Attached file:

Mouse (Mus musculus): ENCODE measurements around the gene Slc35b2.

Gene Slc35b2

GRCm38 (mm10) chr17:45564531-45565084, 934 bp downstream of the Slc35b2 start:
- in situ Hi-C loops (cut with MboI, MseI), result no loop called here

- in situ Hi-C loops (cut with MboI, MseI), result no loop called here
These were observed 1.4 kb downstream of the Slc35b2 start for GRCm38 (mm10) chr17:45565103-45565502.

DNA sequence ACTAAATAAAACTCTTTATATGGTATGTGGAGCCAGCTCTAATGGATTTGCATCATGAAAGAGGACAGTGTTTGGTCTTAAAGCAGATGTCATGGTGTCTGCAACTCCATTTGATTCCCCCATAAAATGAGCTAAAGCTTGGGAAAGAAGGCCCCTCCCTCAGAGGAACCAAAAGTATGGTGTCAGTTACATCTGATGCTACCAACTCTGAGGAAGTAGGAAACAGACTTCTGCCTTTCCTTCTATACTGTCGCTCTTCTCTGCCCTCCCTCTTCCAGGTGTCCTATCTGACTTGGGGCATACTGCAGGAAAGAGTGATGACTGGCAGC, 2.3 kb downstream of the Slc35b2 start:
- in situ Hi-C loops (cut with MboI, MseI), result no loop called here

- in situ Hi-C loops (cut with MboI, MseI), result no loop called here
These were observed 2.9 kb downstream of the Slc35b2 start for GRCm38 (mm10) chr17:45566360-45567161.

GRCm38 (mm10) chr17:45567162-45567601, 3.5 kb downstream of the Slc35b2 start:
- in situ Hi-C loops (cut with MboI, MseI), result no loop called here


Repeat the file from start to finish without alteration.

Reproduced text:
Mouse (Mus musculus): ENCODE measurements around the gene Slc35b2.

Gene Slc35b2

GRCm38 (mm10) chr17:45564531-45565084, 934 bp downstream of the Slc35b2 start:
- in situ Hi-C loops (cut with MboI, MseI), result no loop called here

- in situ Hi-C loops (cut with MboI, MseI), result no loop called here
These were observed 1.4 kb downstream of the Slc35b2 start for GRCm38 (mm10) chr17:45565103-45565502.

DNA sequence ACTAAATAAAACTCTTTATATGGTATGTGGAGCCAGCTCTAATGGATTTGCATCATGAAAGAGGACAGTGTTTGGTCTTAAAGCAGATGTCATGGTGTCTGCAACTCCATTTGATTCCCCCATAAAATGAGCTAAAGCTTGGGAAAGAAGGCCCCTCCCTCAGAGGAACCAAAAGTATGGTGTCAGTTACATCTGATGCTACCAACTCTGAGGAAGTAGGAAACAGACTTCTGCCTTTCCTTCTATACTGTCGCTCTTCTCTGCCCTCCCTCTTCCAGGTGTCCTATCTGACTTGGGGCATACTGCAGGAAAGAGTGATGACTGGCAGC, 2.3 kb downstream of the Slc35b2 start:
- in situ Hi-C loops (cut with MboI, MseI), result no loop called here

- in situ Hi-C loops (cut with MboI, MseI), result no loop called here
These were observed 2.9 kb downstream of the Slc35b2 start for GRCm38 (mm10) chr17:45566360-45567161.

GRCm38 (mm10) chr17:45567162-45567601, 3.5 kb downstream of the Slc35b2 start:
- in situ Hi-C loops (cut with MboI, MseI), result no loop called here